Even Governor Haley probably hopes my King v. Burwell prediction is right

Tomorrow (Monday) might be the big day when the U.S. Supreme Court issues its ruling on King v. Burwell.

The fate of up to 7.5 million Americans who have received premium assistance through their states’ federally-run marketplaces to make their health insurance plans affordable is in the balance.

The issue as you all should know by now is those four words in the Affordable Care Act that appear to indicate that only people in states that run their own marketplaces are eligible for the federal subsidies.  Those four words, “established by the state”, have been dismissed by everyone who had any role in writing and passing the giant bill as “inadvertent, “inartful” and “a drafting error”.  There has been no credible evidence that the intent of the bill was for federal assistance to be granted to only qualifying citizens in states with state-run marketplaces.

Yet here we are waiting for a decision on a case that most experts say should have never made it to the Supreme Court.  That is a testament to how the anti-Obamacare industry has been able to demonize the successful law and get traction for every legal challenge no matter how preposterous.

Fortunately no legal challenge has been successful in derailing the Affordable Care Act to date.  My prediction has long been that the Supreme Court will rule in favor of the Administration in King v. Burwell.  This week we will probably find out.

But just in case I’m wrong, what plan does South Carolina, which opted for the federal government to run its marketplace, have to protect its citizens who will surely walk away from their health insurance if they lose their subsidies?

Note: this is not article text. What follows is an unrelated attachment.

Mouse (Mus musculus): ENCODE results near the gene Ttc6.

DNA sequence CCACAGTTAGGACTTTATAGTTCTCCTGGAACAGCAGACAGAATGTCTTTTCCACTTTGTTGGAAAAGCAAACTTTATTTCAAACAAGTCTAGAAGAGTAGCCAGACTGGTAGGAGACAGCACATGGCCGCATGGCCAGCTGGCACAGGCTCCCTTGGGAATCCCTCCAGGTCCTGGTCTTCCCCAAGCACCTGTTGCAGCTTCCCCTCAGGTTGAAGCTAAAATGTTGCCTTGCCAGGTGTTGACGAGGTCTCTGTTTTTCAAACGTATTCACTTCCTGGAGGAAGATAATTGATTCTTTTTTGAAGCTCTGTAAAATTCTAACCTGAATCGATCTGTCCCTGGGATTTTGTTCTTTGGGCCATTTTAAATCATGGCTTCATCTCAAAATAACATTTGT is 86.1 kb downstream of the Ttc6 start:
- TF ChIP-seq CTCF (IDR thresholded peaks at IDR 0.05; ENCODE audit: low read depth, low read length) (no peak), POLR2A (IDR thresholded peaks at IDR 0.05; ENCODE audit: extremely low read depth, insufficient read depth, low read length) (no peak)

I haven’t heard of any ideas from our governor, Nikki Haley.  Is she just going to say “tough luck” to the over 100,000 South Carolinians who would probably become uninsured if the Supreme Court makes the wrong ruling?  She certainly is going to blame the situation on President Obama saying that the Act was poorly designed and thus she has been correct in calling for its repeal.

But even if she is able to take a victory lap for her partisan rhetoric, that won’t help the South Carolinians who will be harmed and the insurance companies serving the state that know it will surely be the beginning of the collapse of our health insurance market in the Palmetto state and across the country.

But maybe Governor Haley will get lucky and won’t have to actually try to solve the problem if my prediction comes to be.

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